|Published Online September 1, 2016||$US5.00|
Western societies are increasingly designed and negotiated with the expectation that participants will intuitively negotiate new and uncertain terrain without "standard operating guidelines," but rather feelingful impressions and expectancies. For example, websites are evaluated on their "intuitive" design—meaning the degree to which the first-time viewer can move around the site without having to read a help menu or follow instructions. This is the age of the networked society. The ideas of the positivist understanding of rationality, logic, objectivity, and emotionless deduction have been superseded in academic theoretical discussions, but this is not as immediately evident in the time-pressured arena in which the emergency services operate. Firefighting has predominantly been defined in terms of technical and pragmatic procedures, policies, and guidelines. There is very little written on firefighting with respect to training aesthetic judgment and recognising its importance in the decision making process. Through an exploration of one incident, the “Clothing Factory Fire,” I connect the work of an artist to the work of decision making in time pressured emergencies, using the connecting thread of the non-verbal appraisal of a scene. The implication is that, for artists and emergency service practitioners alike, there is not enough time to make verbal judgments. Emergency service practitioners see in “black and white” and act immediately, paradoxically relying on an aesthetic framework which reflects that of an artist.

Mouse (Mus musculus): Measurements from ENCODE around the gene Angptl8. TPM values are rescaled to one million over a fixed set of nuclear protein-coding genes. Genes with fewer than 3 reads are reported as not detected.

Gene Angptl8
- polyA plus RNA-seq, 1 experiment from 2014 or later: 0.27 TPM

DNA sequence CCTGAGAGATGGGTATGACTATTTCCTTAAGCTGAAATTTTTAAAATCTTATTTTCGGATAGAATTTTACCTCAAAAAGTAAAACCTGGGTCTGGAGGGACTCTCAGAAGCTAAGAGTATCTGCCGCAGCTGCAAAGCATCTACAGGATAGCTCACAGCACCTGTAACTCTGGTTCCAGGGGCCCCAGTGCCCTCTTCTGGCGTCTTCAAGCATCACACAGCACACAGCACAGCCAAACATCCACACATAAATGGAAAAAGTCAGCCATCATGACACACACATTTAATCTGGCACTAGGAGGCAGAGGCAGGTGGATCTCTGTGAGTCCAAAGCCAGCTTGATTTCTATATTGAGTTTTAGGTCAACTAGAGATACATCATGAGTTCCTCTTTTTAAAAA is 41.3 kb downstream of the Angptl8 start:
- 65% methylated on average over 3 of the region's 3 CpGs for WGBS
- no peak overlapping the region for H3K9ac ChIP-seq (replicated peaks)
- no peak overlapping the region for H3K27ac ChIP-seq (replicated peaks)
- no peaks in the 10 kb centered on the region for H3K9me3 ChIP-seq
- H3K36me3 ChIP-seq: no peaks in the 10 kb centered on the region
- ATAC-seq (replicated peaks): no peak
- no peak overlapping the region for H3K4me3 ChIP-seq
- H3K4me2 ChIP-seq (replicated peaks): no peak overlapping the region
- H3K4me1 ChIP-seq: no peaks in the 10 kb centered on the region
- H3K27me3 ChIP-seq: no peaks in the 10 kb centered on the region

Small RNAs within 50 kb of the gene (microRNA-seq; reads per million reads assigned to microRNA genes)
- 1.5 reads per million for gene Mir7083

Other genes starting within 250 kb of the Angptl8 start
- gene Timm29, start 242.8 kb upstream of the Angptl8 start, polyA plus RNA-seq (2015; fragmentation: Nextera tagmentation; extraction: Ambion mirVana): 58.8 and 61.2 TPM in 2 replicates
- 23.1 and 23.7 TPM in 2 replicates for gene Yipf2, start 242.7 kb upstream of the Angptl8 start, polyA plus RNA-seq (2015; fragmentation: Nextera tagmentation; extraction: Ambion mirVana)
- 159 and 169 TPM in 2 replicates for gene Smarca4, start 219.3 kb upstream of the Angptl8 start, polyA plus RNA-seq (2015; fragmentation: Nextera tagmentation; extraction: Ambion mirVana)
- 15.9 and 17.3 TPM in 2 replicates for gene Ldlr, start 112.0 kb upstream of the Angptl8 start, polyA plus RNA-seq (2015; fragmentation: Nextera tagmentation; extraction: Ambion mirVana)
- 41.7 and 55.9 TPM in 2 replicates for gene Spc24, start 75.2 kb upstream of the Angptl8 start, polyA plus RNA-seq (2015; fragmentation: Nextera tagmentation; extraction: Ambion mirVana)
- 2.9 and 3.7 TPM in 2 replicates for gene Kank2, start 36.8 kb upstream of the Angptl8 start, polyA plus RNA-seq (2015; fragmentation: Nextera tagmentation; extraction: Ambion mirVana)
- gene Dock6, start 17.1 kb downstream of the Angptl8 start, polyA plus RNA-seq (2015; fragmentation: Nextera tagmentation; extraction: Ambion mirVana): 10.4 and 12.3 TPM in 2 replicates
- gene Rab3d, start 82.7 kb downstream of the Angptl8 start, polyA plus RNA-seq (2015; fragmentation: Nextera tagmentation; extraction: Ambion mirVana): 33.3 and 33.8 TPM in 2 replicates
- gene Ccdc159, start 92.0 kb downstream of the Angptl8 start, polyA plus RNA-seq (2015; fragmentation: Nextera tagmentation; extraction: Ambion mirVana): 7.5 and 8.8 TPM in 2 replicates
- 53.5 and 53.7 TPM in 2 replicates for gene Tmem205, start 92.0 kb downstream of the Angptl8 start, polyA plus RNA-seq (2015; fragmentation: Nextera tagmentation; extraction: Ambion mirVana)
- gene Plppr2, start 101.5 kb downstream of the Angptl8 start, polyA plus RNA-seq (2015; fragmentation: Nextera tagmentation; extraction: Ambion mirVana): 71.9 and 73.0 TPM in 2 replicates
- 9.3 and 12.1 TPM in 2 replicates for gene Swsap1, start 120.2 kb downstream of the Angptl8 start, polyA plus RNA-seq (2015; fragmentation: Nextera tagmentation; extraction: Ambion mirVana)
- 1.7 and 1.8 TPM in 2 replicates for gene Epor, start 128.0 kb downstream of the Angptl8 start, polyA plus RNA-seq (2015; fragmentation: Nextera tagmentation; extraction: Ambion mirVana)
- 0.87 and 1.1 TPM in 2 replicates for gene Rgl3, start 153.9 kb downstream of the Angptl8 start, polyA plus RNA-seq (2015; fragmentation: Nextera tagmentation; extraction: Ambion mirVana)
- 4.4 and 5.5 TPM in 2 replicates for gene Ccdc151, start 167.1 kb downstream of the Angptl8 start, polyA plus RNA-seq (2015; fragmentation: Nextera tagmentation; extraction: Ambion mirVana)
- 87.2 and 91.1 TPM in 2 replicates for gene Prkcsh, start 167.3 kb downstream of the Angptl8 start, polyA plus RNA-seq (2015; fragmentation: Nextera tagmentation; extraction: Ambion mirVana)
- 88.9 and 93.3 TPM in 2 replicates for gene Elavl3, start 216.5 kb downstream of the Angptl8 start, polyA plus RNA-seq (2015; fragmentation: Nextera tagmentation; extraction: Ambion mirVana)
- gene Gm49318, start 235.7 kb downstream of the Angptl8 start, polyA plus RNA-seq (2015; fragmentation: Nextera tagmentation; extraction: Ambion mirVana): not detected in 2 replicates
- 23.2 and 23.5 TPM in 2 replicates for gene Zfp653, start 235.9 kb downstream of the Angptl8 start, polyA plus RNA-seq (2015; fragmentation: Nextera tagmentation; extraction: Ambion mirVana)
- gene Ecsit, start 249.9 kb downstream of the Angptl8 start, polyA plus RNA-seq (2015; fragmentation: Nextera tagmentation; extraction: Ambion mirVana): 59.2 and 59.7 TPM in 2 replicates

|Keywords:||Aesthetic Awareness, Intuition, Decision Making|
Senior Lecturer in Emergency Management and Course Coordinator for Fire Investigation Organization, Australian Graduate School of Policing and Security, Charles Sturt University, Bathurst, NSW, Australia